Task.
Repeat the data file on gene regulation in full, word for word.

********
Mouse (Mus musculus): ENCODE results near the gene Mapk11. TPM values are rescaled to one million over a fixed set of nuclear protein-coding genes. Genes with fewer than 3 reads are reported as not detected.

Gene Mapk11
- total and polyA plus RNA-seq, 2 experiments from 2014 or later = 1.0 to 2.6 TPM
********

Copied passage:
Mouse (Mus musculus): ENCODE results near the gene Mapk11. TPM values are rescaled to one million over a fixed set of nuclear protein-coding genes. Genes with fewer than 3 reads are reported as not detected.

Gene Mapk11
- total and polyA plus RNA-seq, 2 experiments from 2014 or later = 1.0 to 2.6 TPM